Sunday, 23 April 2017

Will We Become A 'Nation Of Shopkeepers?'

One thing that people are great at is surviving. As working terms and conditions are rapidly being eroded by this Tory government, the negative effect isn’t going to be limited to public sector services. Will people change the economy by changing their own futures?

There is already movement of workers to every part of the private sector. So what does this mean for the private sector?
We are already witnessing record numbers of people leaving the public sector to work in the private sector. And as attacks on pay and conditions continue to worsen within the public sector, this trend is only going to continue.

This is inevitably going to have a negative effect on the existing private sector, as competition for available jobs is increased. Increased competition also means cheaper prices, only this time, it’s cheap Labour.
So with diminishing opportunity and people struggling to survive employed within the private and public sectors employee, they will seek out decent standards of living by entering self employment. This is the sector that will see the largest growth in new start-ups, a positive move for people entering the sector, but at the same time, creating greatly increased competition for existing business with diminishing numbers of available staff to run them. New start-ups will enter the sector naturally adapted to the new conditions, but many existing business will be forced to adapt their business model by downsizing in order to survive.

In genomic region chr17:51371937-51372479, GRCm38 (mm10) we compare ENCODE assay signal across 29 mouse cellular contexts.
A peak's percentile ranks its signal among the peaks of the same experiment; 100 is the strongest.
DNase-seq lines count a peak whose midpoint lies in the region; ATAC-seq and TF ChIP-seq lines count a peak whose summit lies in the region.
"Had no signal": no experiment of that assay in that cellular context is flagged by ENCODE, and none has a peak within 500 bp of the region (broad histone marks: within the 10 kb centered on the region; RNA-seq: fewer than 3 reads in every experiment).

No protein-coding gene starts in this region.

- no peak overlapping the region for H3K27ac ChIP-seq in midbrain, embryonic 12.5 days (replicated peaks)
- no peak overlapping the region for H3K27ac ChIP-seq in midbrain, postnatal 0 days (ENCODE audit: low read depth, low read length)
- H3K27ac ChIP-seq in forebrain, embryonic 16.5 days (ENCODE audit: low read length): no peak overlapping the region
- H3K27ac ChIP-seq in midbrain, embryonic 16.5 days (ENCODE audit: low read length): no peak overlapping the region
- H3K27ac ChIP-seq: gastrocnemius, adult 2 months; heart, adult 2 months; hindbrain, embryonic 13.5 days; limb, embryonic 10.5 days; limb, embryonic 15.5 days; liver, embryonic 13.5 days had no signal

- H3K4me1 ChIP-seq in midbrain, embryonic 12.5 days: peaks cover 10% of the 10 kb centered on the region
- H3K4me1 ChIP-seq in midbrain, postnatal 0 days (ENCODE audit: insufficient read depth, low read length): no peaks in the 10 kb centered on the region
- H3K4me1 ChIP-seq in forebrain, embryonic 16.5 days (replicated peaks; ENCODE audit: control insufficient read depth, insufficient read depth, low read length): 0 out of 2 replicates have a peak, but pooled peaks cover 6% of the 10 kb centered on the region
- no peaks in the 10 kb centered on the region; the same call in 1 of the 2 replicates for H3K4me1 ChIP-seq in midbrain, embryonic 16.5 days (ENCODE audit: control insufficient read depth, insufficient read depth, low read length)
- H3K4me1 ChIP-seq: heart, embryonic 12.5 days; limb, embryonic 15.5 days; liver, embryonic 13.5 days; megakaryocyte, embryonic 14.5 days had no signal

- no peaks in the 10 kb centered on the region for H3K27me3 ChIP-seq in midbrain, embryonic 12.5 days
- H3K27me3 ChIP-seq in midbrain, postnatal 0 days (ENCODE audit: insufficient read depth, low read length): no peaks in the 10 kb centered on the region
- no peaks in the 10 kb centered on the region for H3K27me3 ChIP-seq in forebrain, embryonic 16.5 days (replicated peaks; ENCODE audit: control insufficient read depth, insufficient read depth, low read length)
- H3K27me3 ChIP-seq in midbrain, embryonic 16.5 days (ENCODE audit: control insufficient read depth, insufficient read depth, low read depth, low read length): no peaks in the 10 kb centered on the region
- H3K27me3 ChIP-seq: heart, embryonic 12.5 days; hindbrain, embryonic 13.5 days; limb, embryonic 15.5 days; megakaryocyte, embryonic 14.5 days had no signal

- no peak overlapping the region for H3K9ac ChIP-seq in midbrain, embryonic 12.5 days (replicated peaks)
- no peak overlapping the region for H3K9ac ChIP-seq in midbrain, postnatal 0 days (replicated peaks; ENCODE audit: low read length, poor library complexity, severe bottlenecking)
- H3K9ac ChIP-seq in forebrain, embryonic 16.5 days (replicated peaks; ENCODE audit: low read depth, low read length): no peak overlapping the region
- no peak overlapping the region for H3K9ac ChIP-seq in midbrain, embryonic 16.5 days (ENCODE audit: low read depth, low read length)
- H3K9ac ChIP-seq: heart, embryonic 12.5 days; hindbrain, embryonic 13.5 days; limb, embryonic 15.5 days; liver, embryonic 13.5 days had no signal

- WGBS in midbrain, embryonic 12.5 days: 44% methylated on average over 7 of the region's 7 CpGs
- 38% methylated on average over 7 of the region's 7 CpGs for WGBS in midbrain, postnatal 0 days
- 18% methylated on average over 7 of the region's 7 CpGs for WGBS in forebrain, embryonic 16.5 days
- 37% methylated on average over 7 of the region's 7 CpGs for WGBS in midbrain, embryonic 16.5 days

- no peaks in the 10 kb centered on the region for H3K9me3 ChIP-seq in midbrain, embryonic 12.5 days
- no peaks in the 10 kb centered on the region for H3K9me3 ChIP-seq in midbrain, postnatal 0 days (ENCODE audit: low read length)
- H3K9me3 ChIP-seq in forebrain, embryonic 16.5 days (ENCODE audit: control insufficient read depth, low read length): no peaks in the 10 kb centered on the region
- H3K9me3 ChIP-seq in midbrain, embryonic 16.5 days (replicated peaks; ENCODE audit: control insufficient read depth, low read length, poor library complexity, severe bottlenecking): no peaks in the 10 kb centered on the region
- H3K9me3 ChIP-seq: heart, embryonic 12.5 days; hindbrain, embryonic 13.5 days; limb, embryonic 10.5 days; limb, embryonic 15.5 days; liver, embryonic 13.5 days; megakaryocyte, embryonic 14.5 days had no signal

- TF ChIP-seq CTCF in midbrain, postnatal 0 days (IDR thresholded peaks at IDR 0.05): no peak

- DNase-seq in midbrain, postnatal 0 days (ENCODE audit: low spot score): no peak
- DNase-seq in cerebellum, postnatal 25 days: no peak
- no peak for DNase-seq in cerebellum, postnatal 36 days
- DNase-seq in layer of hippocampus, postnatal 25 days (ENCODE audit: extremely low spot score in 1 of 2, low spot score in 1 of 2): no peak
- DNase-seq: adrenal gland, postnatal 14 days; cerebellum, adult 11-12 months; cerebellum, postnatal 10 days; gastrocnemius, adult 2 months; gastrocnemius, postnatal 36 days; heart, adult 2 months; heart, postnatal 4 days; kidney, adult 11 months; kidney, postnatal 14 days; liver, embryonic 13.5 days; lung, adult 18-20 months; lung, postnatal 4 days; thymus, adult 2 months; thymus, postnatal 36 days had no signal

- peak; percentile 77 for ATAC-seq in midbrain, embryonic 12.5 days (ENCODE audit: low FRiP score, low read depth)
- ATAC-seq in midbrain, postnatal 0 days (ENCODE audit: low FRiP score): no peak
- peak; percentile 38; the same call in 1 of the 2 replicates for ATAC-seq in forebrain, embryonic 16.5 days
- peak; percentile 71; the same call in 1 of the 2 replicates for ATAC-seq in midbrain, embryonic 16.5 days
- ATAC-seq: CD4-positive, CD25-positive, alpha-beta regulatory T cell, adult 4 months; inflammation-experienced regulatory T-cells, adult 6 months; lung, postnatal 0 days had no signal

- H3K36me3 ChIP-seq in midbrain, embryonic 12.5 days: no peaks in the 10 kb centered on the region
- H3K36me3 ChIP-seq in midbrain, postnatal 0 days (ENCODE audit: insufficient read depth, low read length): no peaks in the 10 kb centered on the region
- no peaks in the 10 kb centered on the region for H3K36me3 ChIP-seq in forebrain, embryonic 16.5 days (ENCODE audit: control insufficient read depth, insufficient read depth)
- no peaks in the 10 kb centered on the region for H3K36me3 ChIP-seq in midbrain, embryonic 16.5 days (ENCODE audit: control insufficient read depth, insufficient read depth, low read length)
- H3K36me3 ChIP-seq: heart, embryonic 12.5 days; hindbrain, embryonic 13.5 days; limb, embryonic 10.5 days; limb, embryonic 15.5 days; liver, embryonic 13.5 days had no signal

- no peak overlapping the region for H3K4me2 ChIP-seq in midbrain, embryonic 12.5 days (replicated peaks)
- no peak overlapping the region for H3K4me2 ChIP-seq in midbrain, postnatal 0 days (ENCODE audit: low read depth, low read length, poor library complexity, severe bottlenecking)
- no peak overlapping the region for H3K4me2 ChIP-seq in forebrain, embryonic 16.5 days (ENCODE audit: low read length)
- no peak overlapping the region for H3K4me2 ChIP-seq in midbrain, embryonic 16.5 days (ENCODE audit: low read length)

Our essential fire brigade, police and hospital services will still be needed. I don’t think that it is inconceivable that these service professionals could become entirely freelance naming their own price for a days work, the negotiations of which won’t be controlled by staffing agencies but more than likely, the unions, who may become stronger than at any time in history.
I’ve always believed that the public sector is the barometer for the working terms and conditions for the rest of the nation. Destroying the public sector will have the consequence of diluting the private sector. Large business will fail as micro businesses flourish, essentially returning the country back to being a nation of shopkeepers.

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